METHYLPHENIDATE HYDROCHLORIDE- methylphenidate hydrochloride tablet METHYLPHENIDATE HYDROCHLORIDE- methylphenidate hydrochlori

United States - English - NLM (National Library of Medicine)

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Active ingredient:
methylphenidate hydrochloride (UNII: 4B3SC438HI) (methylphenidate - UNII:207ZZ9QZ49)
Available from:
UCB Pharma, Inc.
INN (International Name):
Methylphenidate Hydrochloride
Pharmaceutical form:
TABLET
Composition:
5 mg
Administration route:
ORAL
Prescription type:
PRESCRIPTION DRUG
Therapeutic indications:
Attention Deficit Disorders (previously known as Minimal Brain Dysfunction in Children). Other terms being used to describe the behavioral syndrome below include: Hyperkinetic Child Syndrome, Minimal Brain Damage, Minimal Cerebral Dysfunction, Minor Cerebral Dysfunction. Methylphenidate hydrochloride is indicated as an integral part of a total treatment program which typically includes other remedial measures (psychological, educational, social) for a stabilizing effect in children with a behavioral syndrome characterized by the following group of developmentally inappropriate symptoms: moderate-to-severe distractibility, short attention span, hyperactivity, emotional lability, and impulsivity. The diagnosis of this syndrome should not be made with finality when these symptoms are only of comparatively recent origin. Nonlocalizing (soft) neurological signs, learning disability, and abnormal EEG may or may not be present, and a diagnosis of central nervous system dysfunction may or may not be warranted. Speci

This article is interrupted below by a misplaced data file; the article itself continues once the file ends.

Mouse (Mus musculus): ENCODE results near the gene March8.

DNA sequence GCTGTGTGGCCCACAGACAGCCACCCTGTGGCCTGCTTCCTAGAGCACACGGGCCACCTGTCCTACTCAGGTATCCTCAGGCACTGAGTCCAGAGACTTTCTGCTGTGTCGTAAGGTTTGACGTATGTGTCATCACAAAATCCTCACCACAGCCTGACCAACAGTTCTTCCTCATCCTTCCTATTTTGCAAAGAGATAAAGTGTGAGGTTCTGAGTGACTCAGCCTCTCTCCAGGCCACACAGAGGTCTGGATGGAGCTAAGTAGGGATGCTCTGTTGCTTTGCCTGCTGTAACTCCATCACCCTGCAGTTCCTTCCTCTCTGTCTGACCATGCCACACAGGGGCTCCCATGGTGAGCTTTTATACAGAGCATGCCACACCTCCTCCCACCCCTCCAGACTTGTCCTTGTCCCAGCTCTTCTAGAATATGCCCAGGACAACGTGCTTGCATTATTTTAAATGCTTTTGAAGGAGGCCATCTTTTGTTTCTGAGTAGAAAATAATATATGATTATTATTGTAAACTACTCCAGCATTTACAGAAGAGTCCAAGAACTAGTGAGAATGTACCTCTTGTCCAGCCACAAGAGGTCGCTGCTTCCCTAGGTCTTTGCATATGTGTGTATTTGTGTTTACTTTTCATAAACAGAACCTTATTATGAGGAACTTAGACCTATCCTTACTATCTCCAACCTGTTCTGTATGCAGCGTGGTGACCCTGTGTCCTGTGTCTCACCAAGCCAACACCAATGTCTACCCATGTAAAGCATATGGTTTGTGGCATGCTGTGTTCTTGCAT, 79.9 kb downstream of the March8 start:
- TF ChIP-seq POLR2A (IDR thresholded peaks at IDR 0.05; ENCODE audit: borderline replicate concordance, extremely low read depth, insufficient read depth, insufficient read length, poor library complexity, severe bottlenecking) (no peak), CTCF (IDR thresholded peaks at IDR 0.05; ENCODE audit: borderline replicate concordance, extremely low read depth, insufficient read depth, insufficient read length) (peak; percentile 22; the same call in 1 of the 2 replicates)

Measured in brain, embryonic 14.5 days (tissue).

Product summary:
Methylphenidate Hydrochloride Tablets, USP are supplied as follows: 5 mg: round, yellow, uncoated, unscored, (debossed 531 and MD ). bottles of 100      NDC 0781-8840-01 10 mg: round, pale blue/green, uncoated, scored, (debossed 530 and MD ). bottles of 100      NDC 0781-8841-01 20 mg: round, orange, uncoated, scored, (debossed 532 and MD ). bottles of 100      NDC 0781-8842-01 Extended-Release, 20 mg: round, white, uncoated, unscored, (debossed 562 and MD ). bottles of 100      NDC 0781-8843-01 NOTE: Extended-release tablets are color-additive free. Dispense in a tight container as defined in the USP with a child-resistant closure. Store at 20° -25°C (68° -77°F); excursions permitted to 15°-30°C (59°-86°F) [See USP Controlled Room Temperature]. Protect from moisture. Manufactured by UCB Manufacturing, Inc. Rochester, NY 14623 for Sandoz Inc. Broomfield, CO 80020 Rev. 3E 06/2006 4000391 © 2006, UCB, Inc., Smyrna, GA 30080 All rights reserved. Printed in U.S.A.